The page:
Tango Dancing in Bend, Oregon, Since 2003

Music Styles

Tango is a music genre originated in the city of Buenos Aires in the second half of the 19th century that has evolved continuously since those days. There are two distinct styles of tango music: music for listening and music for dancing; in both cases the music can be either instrumental or sung. Listening to the music and to the lyrics are by far the most popular forms of experiencing tango within Argentina, followed by watching tango dance shows. Social tango dancing is the least popular form of experiencing tango there. This fact is reflected in the number of recordings: while an estimated 100,000 tango songs have been recorded since the invention of recording equipment, only a small fraction of those songs (between 700 and 2000) is considered to be suitable for social dancing. Outside of the Spanish speaking world the situation is reversed; tango dancing is the only form of tango known to most non-Spanish speakers.

Tango dancing was very popular in Buenos Aires during the first half of the twentieth century, especially in the thirties and forties (a period known outside of Argentina as the Golden Age of Tango), when it was an important way of socializing among young people. In those days much, but not all, tango music was written and played for social dancing. Tango dancing lost popularity almost overnight in the 50s, and by the 60s it was almost extinct; the number of social tango dancers in the late sixties and seventies is estimated in just a few hundred. Consequently, music was neither written nor played for dancing anymore, and old songs were recorded with new arrangements suited for the listening audience. The lyrics became the main reason to play the sung songs, thus most bands were replaced by small assemblies accompanying the singers.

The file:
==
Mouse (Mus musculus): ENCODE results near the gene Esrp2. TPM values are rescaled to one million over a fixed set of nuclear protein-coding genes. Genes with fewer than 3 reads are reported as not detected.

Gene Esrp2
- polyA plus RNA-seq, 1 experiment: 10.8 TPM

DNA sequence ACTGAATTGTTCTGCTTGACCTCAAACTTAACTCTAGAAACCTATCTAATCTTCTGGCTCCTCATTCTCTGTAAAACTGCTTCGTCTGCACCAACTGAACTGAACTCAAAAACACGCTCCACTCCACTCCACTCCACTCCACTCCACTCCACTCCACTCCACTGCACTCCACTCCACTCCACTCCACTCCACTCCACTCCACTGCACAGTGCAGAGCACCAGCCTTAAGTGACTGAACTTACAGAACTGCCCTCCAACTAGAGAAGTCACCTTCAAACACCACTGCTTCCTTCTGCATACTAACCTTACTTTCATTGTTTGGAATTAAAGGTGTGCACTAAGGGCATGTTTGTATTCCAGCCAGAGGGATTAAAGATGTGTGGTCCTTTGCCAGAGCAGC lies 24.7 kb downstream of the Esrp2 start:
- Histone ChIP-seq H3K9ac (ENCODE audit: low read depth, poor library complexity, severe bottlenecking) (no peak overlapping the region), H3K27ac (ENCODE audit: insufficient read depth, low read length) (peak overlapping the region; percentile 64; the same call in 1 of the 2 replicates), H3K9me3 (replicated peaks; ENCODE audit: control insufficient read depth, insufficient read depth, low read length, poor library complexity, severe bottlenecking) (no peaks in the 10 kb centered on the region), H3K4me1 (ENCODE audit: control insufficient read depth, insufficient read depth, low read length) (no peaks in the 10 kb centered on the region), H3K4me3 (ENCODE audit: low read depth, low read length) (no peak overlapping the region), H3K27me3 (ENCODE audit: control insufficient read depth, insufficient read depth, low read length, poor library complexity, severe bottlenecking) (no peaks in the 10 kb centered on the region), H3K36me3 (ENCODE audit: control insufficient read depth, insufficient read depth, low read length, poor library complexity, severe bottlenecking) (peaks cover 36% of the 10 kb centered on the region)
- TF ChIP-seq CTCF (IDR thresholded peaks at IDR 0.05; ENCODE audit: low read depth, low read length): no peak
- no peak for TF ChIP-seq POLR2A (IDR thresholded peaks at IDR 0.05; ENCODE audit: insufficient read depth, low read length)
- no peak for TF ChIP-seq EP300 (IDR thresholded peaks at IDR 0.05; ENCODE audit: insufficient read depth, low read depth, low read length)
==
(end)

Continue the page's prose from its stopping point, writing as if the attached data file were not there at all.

The dance regained popularity in Argentina in the mid-80s and it soon spread worldwide. A whitepaper issued by the City of Buenos Aires in 2007 reports 300 weekly milongas in 120 venues selling 35,000 admission tickets per week within the city of Buenos Aires. This renewed popularity of tango dancing prompted the formation of tango bands in Argentina and abroad, but those bands have recorded a relatively small number of songs and some of them do not sound as danceable as those of the Golden Age.

  • Only a small fraction of the tango music ever recorded is danceable as tango in the social setting.

  • Most music danceable as tango in the social setting was recorded in the first half of the 20th century.

  • Carlos Gardel (1890-1935), the most popular tango artist of all time and the only tango star honored by the US Post Office with a stamp, recorded 792 different songs in a total of 957 recordings. Only a handful, if any, of those songs are danceable as tango.

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In this website, unless otherwise indicated, we restrict the use of the word tango to name just the dance danced socially, in close embrace, and the music that dance is danced to. Also, we limit the use of references to materials by authors who dance social tango regularly.